The FCA's dirty habits, salary snooping, Google's bank

Regulatory staff have been told to clean up their act - literally - and other stories you might have missed this week.

by Stephen Jones
Last Updated: 15 Nov 2019

Google moves into banking

Google is planning to partner with US banks and credit unions to offer current accounts. 

The "smart-checking" accounts, which will be launched via Google Pay, are set to go live in 2020 and will allow users to combine Google’s analytics with traditional financial products. 

Google becomes the latest of the big tech firms including Facebook, Uber, Amazon and Apple to offer payment systems or credit - a move that one consultant told the BBC was motivated by the desire to make their products indispensable. 

The trend has left some officials worried over potential gaps in financial regulation.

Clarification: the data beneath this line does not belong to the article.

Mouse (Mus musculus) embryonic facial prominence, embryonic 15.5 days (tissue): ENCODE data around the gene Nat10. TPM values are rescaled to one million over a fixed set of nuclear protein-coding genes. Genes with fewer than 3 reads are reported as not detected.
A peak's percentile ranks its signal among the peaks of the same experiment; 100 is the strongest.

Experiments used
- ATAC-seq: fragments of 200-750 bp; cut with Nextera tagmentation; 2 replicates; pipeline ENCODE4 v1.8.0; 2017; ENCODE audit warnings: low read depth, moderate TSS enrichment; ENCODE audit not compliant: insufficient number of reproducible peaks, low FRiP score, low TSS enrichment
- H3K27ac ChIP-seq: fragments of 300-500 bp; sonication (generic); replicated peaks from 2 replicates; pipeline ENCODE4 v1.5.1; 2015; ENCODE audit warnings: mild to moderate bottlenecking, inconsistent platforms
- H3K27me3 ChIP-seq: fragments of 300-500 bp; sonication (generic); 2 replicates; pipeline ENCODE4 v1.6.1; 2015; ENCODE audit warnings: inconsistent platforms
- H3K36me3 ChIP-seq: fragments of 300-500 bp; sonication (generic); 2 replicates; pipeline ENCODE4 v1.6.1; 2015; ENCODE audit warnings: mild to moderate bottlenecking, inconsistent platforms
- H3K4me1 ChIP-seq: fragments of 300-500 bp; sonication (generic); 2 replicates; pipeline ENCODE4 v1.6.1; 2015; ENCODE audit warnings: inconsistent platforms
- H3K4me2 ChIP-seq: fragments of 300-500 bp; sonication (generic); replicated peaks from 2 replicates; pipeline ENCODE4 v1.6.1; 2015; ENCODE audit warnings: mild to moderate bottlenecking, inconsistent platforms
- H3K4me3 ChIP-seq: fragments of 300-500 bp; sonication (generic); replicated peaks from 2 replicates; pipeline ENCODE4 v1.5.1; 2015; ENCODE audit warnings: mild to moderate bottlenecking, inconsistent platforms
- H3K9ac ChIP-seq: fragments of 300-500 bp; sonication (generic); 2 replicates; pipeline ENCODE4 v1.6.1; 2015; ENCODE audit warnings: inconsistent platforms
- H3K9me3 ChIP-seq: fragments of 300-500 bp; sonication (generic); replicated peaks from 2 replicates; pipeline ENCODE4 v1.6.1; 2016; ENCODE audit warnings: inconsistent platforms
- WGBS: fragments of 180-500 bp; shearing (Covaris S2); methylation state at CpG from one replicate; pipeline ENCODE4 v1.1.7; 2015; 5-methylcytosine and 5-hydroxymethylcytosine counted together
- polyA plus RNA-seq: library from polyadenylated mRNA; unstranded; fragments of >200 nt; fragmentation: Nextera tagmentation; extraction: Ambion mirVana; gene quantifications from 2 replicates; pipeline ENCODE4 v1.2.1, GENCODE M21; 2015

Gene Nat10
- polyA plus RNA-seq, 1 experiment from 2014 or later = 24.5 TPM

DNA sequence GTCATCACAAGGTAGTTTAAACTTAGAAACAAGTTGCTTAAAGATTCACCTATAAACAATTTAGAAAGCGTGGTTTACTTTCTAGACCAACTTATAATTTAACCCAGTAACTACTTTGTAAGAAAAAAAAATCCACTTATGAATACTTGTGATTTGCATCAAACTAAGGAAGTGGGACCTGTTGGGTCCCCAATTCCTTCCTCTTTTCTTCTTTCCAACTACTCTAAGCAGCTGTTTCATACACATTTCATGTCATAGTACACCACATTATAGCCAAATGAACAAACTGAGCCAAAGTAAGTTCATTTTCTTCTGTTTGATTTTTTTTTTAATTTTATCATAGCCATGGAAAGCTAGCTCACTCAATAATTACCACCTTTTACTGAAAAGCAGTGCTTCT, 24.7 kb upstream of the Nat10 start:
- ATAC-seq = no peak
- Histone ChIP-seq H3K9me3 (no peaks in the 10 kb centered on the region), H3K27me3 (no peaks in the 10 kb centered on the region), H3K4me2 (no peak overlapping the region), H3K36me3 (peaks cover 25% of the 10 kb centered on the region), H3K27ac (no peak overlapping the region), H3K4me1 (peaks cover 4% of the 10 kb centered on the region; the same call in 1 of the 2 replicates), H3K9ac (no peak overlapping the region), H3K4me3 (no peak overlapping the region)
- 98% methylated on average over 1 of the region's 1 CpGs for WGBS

(Source: BBC)

Should you have a right to know what your colleagues earn?

An equal pay charity has launched a campaign aimed at giving women a legal "right to know" what their male counterparts are being paid, if they suspect there is pay discrimination. 

The Fawcett Society argues there is a lack of transparency when it comes to colleague remuneration and highlights several examples of women being excluded from company events after they have lodged claims against their employer.

A study by the charity found that 60 per cent of UK working women do not know what their male counterparts earn, or suspect they are not being paid the same. 

(Source: FT)

FCA clamps down on dirty toilet habits

Defecating on lavatory floors, stealing plants from colleagues' desks and verbally abusing catering staff were just some of the "shameful" behaviours apparently being displayed by staff at the Financial Conduct Authority. 

In a leaked internal intranet post, COO Georgina Philippou called for "a minority" of the City regulator’s 4,000 staff to clean up their act. 

Other filthy habits allegedly present at the authority’s £60m Stratford office included overfilling waste paper baskets, leaving cutlery in kitchen sinks and discarding alcohol bottles in sanitary bins. 

(Source: The Guardian

Image credit: VCG / Contributor via Getty Images

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